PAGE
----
In the middle of a federal investigation into a Chicago Public School’s $20 million no-bid contract, chief executive of CPS Barbara Byrd-Bennett has submitted her resignation.
In her letter, which she submitted to school board president David Vitale, she said she appreciated the support she had received from the board and that she wished them all “continued success in the important work that you do to further the mission of CPS and the interests of the children that it serves.” The letter did not offer a reason for her resignation, writes Emma Brown for The Washington Post.
Mayor Rahm Emanuel said in a statement: “I am saddened by the circumstances that have led to Barbara’s resignation and I wish her well. As a city, our focus must remain on finishing the school year strong and tackling the billion dollar budget deficit that threatens the progress our students, teachers, principals and parents have made over the last several years.”
Her resignation comes as no surprise to the district. Byrd-Bennett has been on paid leave since a federal investigation began in April. That leave was set to end on Friday. She had been appointed chief executive of Chicago Public Schools by Emanuel in 2012.
The investigation comes as federal officials were made aware of circumstances surrounding a decision the district made in 2013 to offer a $20.5 million contract to SUPES Academy. The for-profit company offers leadership training for principals and administrators and once hired Byrd-Bennett as a consultant. At the time the contract had been offered, Byrd-Bennett suggested giving the contract to SUPES, and the board approved the decision.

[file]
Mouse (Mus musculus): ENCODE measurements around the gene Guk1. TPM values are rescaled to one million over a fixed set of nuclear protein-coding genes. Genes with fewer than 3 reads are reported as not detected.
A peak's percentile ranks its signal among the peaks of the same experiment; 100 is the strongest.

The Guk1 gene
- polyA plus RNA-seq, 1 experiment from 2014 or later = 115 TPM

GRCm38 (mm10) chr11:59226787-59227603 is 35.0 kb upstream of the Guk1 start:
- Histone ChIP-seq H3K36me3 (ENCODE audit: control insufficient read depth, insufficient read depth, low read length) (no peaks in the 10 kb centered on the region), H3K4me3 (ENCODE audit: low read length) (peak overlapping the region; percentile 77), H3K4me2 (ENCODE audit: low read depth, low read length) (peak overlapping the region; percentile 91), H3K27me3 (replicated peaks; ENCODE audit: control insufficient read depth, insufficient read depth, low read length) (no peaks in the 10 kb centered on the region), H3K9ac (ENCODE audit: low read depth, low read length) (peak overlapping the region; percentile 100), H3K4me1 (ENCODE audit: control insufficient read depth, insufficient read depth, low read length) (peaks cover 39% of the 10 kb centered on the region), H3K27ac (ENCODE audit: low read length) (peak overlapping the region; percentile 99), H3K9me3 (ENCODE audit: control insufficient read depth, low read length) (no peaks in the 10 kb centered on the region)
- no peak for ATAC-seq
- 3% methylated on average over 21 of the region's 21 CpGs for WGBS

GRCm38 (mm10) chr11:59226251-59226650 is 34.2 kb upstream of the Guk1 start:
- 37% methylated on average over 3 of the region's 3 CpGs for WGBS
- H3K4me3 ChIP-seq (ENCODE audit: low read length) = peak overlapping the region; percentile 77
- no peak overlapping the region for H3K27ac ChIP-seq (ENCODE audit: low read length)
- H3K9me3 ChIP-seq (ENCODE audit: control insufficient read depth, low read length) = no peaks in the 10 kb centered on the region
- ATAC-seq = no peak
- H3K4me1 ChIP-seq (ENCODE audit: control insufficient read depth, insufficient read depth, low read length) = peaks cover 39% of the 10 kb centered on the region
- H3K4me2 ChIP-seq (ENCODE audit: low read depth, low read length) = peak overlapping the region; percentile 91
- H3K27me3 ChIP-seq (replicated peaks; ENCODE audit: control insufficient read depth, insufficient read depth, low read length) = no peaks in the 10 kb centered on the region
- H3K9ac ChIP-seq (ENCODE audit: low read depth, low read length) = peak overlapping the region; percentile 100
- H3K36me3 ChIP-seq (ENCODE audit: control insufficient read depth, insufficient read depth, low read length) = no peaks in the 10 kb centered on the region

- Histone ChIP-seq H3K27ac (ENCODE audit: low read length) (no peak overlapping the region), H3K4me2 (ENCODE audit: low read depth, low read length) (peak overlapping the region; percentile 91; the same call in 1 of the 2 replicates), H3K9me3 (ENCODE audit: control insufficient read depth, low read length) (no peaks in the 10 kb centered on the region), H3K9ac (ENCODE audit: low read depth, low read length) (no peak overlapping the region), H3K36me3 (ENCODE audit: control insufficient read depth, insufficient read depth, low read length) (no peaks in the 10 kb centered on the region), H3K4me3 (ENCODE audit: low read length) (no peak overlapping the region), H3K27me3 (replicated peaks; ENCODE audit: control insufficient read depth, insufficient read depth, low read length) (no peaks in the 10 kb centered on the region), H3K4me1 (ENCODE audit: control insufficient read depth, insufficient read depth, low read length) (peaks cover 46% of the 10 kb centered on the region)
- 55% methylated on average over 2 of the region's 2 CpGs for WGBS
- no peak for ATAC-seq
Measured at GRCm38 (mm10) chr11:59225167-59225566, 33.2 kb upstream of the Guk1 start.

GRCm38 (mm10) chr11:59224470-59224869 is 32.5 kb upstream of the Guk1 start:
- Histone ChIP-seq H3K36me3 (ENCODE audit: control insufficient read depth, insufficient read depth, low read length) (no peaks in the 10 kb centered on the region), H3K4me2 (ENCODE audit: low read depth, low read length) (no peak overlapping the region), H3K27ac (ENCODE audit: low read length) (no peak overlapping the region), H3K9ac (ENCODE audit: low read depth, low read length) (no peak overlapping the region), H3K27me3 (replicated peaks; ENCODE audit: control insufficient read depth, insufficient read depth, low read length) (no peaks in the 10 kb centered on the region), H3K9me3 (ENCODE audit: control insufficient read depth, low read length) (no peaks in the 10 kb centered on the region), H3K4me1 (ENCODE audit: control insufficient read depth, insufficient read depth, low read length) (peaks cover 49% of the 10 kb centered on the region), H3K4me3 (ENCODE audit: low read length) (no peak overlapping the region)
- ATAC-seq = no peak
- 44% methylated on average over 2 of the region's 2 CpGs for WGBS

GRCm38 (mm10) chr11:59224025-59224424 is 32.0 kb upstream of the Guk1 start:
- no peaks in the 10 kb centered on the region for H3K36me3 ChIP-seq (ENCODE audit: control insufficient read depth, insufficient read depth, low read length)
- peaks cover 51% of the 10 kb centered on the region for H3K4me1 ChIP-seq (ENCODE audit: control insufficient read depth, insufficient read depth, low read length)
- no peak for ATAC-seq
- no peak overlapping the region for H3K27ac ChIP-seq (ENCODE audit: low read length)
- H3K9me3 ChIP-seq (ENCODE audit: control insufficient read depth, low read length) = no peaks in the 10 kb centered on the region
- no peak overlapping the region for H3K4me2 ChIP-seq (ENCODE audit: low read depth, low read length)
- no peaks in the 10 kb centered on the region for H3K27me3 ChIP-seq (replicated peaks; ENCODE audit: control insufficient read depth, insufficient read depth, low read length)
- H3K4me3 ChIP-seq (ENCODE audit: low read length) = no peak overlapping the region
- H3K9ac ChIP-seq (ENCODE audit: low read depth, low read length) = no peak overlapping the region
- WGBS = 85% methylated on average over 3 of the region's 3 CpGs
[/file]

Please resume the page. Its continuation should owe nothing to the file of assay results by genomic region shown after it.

Prior to the contract debacle, Byrd-Bennett had closed 50 city schools in one of the most controversial moves of her tenure.
While it was not specifically stated as the reason for her departure, Emanuel alluded to the investigation in a press release on the subject, writes Mark Peters for The Wall Street Journal.
“I am saddened by the circumstances that have led to Barbara’s resignation and I wish her well,” Emanuel said in a two-sentence statement released by his office Monday.
Ever since Arne Duncan resigned from the same position in 2009 in order to become the US Secretary of Education, the district has had four schools chiefs. Duncan held the position for eight years, reports Don Babwin for ABC News.
“It just makes you really sad for the city,” Duncan said of Byrd-Bennett’s leave when he visited Chicago last week, according to the Sun-Times. “There’s been a lot of turnover and we need stability.”
The district is facing a contentious time, between a $1 billion budget shortfall and the underfunded pension system. In addition, contract negotiations are set to occur this year with the Chicago Teachers Union. During the last set of negotiations in 2012, teachers in the city went on strike for the first time in 25 years.